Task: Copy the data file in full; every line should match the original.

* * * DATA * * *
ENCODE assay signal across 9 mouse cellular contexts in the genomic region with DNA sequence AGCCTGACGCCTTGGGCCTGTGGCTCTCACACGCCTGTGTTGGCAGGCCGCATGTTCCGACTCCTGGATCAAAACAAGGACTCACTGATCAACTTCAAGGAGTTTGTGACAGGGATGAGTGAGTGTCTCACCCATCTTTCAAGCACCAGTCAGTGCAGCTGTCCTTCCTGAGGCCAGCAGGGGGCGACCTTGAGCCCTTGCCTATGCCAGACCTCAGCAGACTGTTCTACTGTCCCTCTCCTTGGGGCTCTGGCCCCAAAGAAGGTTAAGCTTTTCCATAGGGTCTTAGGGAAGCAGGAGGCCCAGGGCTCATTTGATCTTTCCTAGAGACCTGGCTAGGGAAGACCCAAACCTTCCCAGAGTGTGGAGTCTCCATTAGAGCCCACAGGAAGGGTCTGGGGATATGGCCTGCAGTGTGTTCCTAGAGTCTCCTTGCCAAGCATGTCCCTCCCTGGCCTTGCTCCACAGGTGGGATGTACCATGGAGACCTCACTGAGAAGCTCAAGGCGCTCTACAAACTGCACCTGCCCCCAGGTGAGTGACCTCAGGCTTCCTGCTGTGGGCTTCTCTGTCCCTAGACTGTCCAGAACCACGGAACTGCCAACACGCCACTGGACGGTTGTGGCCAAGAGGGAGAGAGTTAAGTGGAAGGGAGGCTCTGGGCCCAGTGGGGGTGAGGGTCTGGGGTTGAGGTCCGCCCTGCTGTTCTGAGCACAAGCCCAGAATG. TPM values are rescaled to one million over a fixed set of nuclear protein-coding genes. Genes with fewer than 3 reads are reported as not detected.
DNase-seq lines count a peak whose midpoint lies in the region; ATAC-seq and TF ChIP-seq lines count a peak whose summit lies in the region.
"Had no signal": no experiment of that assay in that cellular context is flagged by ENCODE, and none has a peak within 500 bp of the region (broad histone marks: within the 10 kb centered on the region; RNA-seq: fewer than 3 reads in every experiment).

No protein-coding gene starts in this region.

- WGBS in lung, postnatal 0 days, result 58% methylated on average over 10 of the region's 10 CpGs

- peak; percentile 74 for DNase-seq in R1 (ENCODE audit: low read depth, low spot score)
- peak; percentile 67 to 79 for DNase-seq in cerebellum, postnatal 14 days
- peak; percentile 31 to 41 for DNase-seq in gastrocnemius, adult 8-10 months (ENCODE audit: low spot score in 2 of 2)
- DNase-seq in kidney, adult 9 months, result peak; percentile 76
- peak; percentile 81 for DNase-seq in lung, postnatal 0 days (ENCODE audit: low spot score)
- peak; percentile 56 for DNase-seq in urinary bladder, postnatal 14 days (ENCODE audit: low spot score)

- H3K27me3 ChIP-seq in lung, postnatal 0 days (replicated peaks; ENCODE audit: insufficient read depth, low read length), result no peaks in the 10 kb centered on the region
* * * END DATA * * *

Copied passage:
ENCODE assay signal across 9 mouse cellular contexts in the genomic region with DNA sequence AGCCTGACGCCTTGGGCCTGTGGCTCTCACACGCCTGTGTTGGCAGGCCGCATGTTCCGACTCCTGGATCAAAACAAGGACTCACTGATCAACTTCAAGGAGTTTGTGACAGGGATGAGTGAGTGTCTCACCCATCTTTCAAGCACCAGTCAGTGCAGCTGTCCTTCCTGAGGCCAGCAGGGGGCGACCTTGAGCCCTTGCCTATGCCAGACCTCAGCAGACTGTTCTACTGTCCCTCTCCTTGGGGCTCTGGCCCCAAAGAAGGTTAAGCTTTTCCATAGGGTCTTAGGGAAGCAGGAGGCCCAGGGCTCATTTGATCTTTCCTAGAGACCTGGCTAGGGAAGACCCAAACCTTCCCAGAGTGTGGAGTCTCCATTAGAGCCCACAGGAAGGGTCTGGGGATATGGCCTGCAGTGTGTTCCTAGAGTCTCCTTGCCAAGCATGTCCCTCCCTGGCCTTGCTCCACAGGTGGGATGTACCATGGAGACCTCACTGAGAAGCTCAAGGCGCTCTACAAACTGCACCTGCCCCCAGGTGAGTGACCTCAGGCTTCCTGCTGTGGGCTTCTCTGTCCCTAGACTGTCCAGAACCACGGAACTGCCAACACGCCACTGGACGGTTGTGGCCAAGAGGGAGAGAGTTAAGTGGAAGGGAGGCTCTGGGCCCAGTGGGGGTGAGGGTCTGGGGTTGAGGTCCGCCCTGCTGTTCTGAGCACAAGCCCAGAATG. TPM values are rescaled to one million over a fixed set of nuclear protein-coding genes. Genes with fewer than 3 reads are reported as not detected.
DNase-seq lines count a peak whose midpoint lies in the region; ATAC-seq and TF ChIP-seq lines count a peak whose summit lies in the region.
"Had no signal": no experiment of that assay in that cellular context is flagged by ENCODE, and none has a peak within 500 bp of the region (broad histone marks: within the 10 kb centered on the region; RNA-seq: fewer than 3 reads in every experiment).

No protein-coding gene starts in this region.

- WGBS in lung, postnatal 0 days, result 58% methylated on average over 10 of the region's 10 CpGs

- peak; percentile 74 for DNase-seq in R1 (ENCODE audit: low read depth, low spot score)
- peak; percentile 67 to 79 for DNase-seq in cerebellum, postnatal 14 days
- peak; percentile 31 to 41 for DNase-seq in gastrocnemius, adult 8-10 months (ENCODE audit: low spot score in 2 of 2)
- DNase-seq in kidney, adult 9 months, result peak; percentile 76
- peak; percentile 81 for DNase-seq in lung, postnatal 0 days (ENCODE audit: low spot score)
- peak; percentile 56 for DNase-seq in urinary bladder, postnatal 14 days (ENCODE audit: low spot score)

- H3K27me3 ChIP-seq in lung, postnatal 0 days (replicated peaks; ENCODE audit: insufficient read depth, low read length), result no peaks in the 10 kb centered on the region